FILM | The Chicago 7 movie and me

It’s that major motion picture Abbie Hoffman lusted after.

The Trial of the Chicago 7.

By Judy Gumbo | The Rag Blog | October 22, 2020

  • This article was first published at Judy Gumbo’s site, yippiegirl.com, and was cross-posted to The Rag Blog by the author.

I attended and worked at the Trial of the Chicago 7. I think Sorkin’s movie is terrific. Here’s why: It’s a blockbuster Hollywood movie in which the Yippies and the anti-war movement come off as heroes.

Sorkin’s narrative focuses on conflict — between those who protest for a righteous cause and cops, Attorney General John Mitchell, and the Nixon administration. Sorkin raises the racist treatment of my friend, the defendant Bobby Seale, so boldly his audience is forced to pay attention. I heard that Sorkin consulted with my late friend, the defendant Tom Hayden. Which explains Tom’s movie character and the movie’s focus on nonviolence vs. violence. As a Yippie I am especially delighted that Yippie characters and history are so prominent. It’s about time.

Yes, Sorkin does play fast and loose with facts.

Yes, Sorkin does play fast and loose with facts, personalities, timeline, you name it. But movies define history. The Trial of the Chicago 7 is not a documentary; it’s that major motion picture Abbie Hoffman lusted after — and a gift to all resistors.

Here’s what I want to add:

THE YIPPIES: Movie Jerry Rubin bears little to no resemblance to the Jerry I knew. Jerry was much more fearful than Jerry as portrayed; he never advocated use of explosives. Nor did he have a relationship with a blond female police agent. But he did take a male agent as his bodyguard; Robert Pierson testified against Jerry at the trial. Jerry was a gifted grassroots organizer who became a national celebrity; he was never an actual stockbroker as the movie claims but did become a publicist for socially responsible investing.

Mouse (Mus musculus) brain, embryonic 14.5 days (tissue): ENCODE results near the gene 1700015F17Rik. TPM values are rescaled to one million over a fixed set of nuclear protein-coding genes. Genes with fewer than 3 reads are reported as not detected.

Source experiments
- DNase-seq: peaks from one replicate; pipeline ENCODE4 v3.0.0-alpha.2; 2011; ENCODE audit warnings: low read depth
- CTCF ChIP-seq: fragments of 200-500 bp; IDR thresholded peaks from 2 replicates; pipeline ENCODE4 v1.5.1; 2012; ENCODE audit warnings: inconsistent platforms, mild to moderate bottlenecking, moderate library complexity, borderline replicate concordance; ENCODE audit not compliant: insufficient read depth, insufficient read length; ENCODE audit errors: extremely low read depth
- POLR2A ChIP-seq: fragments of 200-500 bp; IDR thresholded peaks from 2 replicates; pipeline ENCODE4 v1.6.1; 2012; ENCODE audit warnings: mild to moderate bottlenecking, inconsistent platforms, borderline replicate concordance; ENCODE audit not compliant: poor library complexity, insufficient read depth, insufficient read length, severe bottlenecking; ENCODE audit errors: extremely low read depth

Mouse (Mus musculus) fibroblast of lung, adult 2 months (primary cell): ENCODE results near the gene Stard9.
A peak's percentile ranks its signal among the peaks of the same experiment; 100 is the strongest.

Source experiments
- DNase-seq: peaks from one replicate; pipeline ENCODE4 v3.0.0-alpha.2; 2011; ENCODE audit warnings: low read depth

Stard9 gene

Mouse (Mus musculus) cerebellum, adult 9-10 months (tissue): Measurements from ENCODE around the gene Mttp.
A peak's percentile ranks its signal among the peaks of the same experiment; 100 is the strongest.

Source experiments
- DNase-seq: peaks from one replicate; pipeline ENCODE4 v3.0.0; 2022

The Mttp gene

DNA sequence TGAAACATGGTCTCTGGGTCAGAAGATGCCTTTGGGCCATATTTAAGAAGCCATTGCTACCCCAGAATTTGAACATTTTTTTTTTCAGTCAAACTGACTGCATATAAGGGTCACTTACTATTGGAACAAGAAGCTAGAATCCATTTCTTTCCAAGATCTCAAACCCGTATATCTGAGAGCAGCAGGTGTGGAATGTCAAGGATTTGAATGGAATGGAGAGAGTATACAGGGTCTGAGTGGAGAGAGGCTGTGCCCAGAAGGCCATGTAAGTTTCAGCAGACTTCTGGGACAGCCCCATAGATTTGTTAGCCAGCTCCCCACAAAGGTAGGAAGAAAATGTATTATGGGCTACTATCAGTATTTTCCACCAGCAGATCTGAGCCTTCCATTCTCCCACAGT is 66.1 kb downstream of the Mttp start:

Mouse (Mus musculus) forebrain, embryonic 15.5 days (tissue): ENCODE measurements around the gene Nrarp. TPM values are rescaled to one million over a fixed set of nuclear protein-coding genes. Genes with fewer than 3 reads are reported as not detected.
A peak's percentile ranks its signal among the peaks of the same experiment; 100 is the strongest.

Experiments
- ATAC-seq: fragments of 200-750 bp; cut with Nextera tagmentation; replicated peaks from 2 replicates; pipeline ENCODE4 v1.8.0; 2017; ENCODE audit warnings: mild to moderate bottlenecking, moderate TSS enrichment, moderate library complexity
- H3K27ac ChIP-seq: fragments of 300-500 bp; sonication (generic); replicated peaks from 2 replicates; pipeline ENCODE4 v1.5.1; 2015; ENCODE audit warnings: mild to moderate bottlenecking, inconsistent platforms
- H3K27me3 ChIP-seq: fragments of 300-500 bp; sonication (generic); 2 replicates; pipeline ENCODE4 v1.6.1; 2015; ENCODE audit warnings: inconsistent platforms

Abbie Hoffman was a performance artist who pulled pranks and gave stirring speeches. He was far less serious than the way Sasha Baron Cohen portrays him. As Sorkin makes clear, Abbie did get into conflicts — as much with Jerry as with Tom. For me a primary Abbie/Jerry conflict occurred over who got to decide the size of Pigasus, our Yippie candidate for president. Which of these two guys, Abbie or Jerry, could claim to swing a bigger Pigasus dick?

Speaking of height: it was weird to see attorney Len Weinglass portrayed as so much taller than Bill Kunstler and Abbie so much taller than Jerry. In reality, these four men all were Jewish guys of average height.

Abbie once told me I should have been indicted.

HOW WOMEN ARE PORTRAYED: Abbie once told me I should have been indicted. No women were. In Sorkin’s conspiracy trial office, a tall blond woman named Bernardine answers phones and hands out mail. Which I did. She looks like Gloria Steinem. I do not. Nor was I the Weatherwoman Bernardine Dohrn. Ah well. I was in fact the “manager” of an unmanageable trial office for a few weeks, only to be replaced by a man. I then snail-mailed daily transcripts of the trial’s dramatics to underground and mainstream media across America and in Europe — which made it clear to me that she who disseminates history can rule worlds.

A character based on Anita Hoffman does not appear in Sorkin’s movie. In real life Anita faced the traditional, patriarchal bind of a woman married to a charismatic man. Anita and I kept a cool but friendly distance when we first met that summer of 1968, but at the trial, I began to hear rumors: Abbie, to use the vernacular of our time, “took advantage” of women. Frowns occupied Anita’s face. Only after the rise of the women’s liberation movement did Anita and I become close. I visited Anita’s bedside shortly before she died.